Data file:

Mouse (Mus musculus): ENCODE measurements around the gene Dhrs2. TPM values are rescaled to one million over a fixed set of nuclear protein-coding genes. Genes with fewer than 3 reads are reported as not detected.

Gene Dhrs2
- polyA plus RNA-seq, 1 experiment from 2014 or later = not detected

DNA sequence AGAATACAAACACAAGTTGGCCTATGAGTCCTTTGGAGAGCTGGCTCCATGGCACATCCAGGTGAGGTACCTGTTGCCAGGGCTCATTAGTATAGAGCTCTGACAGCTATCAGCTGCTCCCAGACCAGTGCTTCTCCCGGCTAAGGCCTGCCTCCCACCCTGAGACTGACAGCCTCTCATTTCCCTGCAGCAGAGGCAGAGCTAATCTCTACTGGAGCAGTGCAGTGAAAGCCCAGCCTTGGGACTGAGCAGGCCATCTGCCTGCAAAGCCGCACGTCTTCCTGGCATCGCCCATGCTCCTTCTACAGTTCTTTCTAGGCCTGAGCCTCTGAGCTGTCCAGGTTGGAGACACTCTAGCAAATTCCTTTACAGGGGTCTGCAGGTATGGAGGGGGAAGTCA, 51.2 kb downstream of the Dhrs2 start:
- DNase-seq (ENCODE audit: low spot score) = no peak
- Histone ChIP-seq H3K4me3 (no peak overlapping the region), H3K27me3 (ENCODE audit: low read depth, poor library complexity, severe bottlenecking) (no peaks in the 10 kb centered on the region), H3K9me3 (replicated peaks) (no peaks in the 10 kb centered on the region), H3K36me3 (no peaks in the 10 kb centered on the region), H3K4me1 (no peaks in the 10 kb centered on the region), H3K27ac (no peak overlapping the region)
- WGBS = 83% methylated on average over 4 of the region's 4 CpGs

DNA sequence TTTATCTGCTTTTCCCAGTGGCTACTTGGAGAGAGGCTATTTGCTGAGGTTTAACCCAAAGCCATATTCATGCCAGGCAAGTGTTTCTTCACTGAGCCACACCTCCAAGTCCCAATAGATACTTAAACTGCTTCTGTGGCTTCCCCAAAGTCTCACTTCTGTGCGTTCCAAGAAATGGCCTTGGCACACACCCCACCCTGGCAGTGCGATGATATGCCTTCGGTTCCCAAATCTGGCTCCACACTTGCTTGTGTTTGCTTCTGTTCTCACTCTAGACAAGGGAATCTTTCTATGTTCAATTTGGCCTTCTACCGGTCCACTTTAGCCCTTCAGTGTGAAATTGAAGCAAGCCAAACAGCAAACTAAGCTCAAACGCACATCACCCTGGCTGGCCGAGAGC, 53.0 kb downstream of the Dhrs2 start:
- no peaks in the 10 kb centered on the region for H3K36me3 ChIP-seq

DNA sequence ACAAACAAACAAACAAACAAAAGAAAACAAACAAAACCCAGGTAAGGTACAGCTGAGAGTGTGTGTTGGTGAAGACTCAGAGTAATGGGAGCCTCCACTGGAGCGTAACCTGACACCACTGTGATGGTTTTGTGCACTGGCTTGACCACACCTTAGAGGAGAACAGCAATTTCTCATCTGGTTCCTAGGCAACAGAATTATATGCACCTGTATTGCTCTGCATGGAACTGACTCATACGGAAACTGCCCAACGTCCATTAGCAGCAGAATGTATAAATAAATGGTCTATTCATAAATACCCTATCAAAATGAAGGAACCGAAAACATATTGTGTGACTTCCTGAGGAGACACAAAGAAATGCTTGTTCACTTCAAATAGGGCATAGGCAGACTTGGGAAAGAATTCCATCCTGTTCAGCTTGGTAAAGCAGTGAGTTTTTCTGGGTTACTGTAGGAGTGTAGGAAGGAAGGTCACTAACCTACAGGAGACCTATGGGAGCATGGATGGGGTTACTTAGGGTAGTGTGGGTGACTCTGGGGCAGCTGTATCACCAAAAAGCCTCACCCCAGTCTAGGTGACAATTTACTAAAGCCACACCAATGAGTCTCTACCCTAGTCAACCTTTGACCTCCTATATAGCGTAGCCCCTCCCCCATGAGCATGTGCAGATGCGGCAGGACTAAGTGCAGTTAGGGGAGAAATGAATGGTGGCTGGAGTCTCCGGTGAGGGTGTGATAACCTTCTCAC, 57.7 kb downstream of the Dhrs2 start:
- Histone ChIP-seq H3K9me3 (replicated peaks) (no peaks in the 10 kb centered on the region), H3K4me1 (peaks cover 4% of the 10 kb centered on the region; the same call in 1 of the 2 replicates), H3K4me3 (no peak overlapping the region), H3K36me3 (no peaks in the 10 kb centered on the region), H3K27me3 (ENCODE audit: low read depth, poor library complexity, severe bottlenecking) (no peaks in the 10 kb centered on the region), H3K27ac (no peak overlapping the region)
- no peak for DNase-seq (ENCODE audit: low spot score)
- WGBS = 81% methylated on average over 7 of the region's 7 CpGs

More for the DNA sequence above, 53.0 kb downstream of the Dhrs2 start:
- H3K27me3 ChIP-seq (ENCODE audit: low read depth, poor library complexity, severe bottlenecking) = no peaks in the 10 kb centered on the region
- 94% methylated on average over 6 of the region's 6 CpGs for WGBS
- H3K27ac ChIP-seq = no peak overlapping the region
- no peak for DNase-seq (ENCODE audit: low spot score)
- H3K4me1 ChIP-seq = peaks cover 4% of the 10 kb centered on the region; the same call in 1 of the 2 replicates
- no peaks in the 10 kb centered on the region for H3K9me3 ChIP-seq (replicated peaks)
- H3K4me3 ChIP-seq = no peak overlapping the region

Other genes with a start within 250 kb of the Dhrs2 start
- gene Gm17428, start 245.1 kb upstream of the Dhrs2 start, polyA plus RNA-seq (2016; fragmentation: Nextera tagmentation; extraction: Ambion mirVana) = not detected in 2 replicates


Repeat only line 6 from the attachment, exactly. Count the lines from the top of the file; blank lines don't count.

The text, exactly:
- Histone ChIP-seq H3K4me3 (no peak overlapping the region), H3K27me3 (ENCODE audit: low read depth, poor library complexity, severe bottlenecking) (no peaks in the 10 kb centered on the region), H3K9me3 (replicated peaks) (no peaks in the 10 kb centered on the region), H3K36me3 (no peaks in the 10 kb centered on the region), H3K4me1 (no peaks in the 10 kb centered on the region), H3K27ac (no peak overlapping the region)